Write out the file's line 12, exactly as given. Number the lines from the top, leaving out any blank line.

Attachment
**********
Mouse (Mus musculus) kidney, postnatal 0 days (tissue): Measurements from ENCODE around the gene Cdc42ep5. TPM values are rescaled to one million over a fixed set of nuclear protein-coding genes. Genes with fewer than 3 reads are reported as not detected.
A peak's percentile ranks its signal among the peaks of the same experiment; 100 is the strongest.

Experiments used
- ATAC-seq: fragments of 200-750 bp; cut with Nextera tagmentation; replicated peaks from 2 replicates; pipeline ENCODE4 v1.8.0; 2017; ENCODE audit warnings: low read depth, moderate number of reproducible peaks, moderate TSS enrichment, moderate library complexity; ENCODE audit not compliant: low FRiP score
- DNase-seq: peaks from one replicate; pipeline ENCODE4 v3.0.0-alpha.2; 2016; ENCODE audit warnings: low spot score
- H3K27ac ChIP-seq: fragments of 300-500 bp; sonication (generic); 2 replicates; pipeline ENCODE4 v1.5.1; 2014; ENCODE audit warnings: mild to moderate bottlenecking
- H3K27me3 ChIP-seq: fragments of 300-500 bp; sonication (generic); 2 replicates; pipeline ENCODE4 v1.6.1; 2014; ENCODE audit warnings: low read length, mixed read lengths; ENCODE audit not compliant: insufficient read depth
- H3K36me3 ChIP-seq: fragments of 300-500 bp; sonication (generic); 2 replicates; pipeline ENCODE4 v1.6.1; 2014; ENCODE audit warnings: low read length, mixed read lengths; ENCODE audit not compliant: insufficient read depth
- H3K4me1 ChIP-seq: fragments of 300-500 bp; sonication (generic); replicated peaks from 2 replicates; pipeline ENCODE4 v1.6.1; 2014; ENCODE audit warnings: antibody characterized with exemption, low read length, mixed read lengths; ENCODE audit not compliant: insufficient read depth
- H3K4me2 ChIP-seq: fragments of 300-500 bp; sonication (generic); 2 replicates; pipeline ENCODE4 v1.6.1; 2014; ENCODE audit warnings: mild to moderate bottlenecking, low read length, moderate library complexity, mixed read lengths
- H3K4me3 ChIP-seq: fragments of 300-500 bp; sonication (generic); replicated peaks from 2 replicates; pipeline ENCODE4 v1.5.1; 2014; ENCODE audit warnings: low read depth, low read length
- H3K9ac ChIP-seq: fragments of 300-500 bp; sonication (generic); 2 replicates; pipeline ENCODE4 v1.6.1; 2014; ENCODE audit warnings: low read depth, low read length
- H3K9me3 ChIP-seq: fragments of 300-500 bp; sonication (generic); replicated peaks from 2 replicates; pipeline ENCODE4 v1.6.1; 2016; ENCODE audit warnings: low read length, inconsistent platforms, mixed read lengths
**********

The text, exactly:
- H3K9ac ChIP-seq: fragments of 300-500 bp; sonication (generic); 2 replicates; pipeline ENCODE4 v1.6.1; 2014; ENCODE audit warnings: low read depth, low read length